Team: Ransom Roberson, Karsten Dees, Ethan Mattice
This article discusses a recent accident where a teen was pulled into and brutally killed by a wood chipper.
This instance of a violent and gruesome death illustrates a difficult problem of balancing human intelligence (and common sense) and machine safety assumptions. The teen was pulled into the wood chipper when he went to kick a jammed piece of wood into the intake of the chipper. This resulted in his clothing being snagged and him being pulled in along with the wood. This was the first (and last) day of work for the contracting teen. Based on this, we can infer that the teen was likely inexperienced with wood chippers and wood chipper related work.
Our problem solution started out by analyzing exactly where the problem could be located. We used a set of circle diagrams with underlying ideas to draw connections to each of our thoughts. We had two main schools of thought: There was a problem with the person operating the machinery, and there was a problem with the safety standards of the machine itself.
From these diagrams we drew pictures of the machine and person using it and debated where the problem could have occurred, during this time we revisited the article to find more clues as to what happened.
After a few iterations we were able to determine that the most likely cause is unsafe machine standards and a secondary cause was not enough training for operators. It is from these conclusions we were able to design our solutions.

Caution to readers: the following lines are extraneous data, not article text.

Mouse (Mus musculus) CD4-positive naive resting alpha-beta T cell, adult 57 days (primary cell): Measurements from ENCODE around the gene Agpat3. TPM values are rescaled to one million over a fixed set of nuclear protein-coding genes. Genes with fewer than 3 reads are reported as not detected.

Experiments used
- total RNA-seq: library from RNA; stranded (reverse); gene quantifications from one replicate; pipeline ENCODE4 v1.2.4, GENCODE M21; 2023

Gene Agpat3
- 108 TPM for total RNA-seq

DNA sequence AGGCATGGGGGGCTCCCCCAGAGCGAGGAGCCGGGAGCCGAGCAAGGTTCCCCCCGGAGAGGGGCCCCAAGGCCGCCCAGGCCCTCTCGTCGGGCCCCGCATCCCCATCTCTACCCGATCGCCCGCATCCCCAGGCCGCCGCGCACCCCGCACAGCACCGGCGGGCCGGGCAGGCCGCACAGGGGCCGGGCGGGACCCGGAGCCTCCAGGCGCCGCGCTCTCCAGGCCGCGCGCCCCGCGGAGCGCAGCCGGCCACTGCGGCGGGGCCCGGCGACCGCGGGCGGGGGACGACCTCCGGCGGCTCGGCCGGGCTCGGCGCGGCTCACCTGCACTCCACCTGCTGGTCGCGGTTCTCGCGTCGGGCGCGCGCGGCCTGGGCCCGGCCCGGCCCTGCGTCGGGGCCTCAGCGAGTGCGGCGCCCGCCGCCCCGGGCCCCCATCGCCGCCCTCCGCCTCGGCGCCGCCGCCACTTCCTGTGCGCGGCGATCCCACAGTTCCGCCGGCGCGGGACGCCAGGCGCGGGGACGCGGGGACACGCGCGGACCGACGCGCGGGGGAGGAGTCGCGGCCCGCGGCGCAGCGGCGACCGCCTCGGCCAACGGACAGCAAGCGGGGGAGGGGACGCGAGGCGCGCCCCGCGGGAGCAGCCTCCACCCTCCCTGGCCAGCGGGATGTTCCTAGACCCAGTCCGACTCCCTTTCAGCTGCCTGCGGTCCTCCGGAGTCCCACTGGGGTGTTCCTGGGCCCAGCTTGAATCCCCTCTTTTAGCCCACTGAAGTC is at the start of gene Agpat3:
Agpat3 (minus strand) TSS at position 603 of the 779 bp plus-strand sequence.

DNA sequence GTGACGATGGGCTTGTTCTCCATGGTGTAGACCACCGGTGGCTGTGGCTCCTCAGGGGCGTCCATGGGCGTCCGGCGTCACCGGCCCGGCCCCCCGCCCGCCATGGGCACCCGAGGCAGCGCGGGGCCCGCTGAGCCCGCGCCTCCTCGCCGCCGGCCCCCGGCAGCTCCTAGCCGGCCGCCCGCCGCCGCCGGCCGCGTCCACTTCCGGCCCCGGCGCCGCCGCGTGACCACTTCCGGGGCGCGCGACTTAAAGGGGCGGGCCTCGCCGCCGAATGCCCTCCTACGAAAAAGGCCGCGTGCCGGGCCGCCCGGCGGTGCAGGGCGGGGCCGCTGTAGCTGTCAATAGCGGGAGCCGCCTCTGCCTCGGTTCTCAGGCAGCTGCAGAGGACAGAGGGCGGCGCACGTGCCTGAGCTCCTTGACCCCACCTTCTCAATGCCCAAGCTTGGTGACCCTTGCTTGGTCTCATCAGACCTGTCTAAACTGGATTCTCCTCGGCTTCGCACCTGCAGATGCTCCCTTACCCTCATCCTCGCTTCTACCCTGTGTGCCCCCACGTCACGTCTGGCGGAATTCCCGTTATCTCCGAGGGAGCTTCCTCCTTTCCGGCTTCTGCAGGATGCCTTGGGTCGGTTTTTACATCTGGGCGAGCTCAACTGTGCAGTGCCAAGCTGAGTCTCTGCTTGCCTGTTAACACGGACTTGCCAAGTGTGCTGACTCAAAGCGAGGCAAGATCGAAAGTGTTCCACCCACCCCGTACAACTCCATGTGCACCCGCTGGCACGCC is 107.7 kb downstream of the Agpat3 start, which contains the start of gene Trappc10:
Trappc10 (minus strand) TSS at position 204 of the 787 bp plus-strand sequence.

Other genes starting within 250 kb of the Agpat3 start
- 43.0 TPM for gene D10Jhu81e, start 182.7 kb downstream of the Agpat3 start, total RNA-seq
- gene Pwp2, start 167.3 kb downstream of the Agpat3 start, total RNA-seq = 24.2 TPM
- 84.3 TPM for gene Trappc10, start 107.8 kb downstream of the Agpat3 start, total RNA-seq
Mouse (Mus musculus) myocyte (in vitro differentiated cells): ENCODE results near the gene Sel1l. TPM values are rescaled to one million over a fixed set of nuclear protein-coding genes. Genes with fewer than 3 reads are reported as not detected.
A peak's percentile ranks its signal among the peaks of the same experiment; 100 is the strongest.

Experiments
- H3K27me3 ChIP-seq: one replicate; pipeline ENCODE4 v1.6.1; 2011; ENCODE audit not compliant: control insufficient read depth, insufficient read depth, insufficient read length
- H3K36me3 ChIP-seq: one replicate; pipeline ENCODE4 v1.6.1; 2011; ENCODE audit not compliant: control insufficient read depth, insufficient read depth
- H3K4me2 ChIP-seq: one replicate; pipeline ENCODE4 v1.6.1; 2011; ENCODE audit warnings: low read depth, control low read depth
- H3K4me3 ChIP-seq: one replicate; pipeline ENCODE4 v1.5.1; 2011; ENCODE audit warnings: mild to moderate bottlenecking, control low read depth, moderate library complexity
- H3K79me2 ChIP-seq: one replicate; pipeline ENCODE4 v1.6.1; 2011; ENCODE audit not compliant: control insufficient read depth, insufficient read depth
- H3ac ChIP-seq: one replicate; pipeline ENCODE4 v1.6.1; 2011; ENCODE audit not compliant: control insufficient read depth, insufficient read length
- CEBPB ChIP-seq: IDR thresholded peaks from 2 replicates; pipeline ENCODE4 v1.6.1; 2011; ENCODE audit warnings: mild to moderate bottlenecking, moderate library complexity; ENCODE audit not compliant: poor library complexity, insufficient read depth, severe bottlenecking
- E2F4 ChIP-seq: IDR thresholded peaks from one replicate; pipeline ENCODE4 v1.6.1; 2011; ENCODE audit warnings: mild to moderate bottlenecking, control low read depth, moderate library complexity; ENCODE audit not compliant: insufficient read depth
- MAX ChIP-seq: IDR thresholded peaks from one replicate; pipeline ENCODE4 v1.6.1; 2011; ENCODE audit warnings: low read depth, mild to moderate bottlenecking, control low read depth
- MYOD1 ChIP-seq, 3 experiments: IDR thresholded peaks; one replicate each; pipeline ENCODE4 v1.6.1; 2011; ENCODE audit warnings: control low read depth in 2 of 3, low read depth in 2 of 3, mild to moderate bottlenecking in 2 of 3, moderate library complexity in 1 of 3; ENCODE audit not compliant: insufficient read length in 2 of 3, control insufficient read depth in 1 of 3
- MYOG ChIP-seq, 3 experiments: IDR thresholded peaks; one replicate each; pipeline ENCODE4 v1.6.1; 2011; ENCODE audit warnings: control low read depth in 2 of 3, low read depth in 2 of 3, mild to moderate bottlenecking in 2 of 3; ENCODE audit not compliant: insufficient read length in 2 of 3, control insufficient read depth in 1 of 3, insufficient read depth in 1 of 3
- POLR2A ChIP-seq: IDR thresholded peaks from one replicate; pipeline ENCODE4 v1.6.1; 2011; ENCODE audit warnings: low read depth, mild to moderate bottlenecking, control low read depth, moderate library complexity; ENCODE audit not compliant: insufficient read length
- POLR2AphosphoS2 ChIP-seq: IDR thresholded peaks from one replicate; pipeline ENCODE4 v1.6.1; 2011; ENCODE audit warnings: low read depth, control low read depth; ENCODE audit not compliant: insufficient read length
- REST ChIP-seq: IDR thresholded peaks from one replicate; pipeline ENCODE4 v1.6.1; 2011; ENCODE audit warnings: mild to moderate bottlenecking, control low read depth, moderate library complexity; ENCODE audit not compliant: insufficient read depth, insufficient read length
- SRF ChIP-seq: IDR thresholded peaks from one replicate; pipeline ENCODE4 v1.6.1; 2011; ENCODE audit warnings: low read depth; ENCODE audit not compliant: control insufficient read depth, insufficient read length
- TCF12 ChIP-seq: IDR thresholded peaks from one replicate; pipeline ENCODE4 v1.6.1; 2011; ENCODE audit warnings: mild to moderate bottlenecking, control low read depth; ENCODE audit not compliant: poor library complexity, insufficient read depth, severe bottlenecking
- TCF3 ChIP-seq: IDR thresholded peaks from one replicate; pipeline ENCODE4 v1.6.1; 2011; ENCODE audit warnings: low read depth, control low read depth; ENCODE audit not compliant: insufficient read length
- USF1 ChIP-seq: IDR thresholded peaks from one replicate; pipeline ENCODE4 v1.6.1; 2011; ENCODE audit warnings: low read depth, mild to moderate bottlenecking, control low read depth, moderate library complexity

Our proposal to prevent further wood chipper related deaths include a two pronged approach. We understand that humans are fallible by nature. We propose to close this gap as much as possible by working with standards institutions such as OSHA to require training on heavy machinery. Although most of us will consider “don’t put your limbs near the mouth of a wood chipper” to be common knowledge, there are some that would benefit from this education and lives could be saved.
Furthermore, we look to technologically improve the wood chipper industry using technology similar to a product known as SafeSaw. The blades of the wood chipper would be able to detect the difference of Human / Animal matter from the trees that it is supposed to be destroying. Upon detecting a non-tree entity the blades would retract instantly to protect against further incidents from occurring.
We also spoke briefly about the possibility of a voice activated kill switch that is sensitive to screaming, or commands such as “Stop,” or “help”. We decided that this may not be as beneficial as the smart blade upgrade.
Stakeholders Problem/Solution Diagram
Contractor who hired the kid
– Problem: did not properly train kid for his first day
o Provide training to subcontractors
o Validate quality of labor
Wood Chipper Company
– Problem: wood chipper is now seen as wildly unsafe
o Edit chipper design to include blades that detect human flesh and voice activated kill switch
o Produce literature on proper wood chipper safety use to reduce company liability
– Problem: Does the contractor have mal-practice insurance?
o Acquire insurance
– Problem: How can this accident be prevented in the future?
o New Policies
o Standard check-ins to validate contractor’s license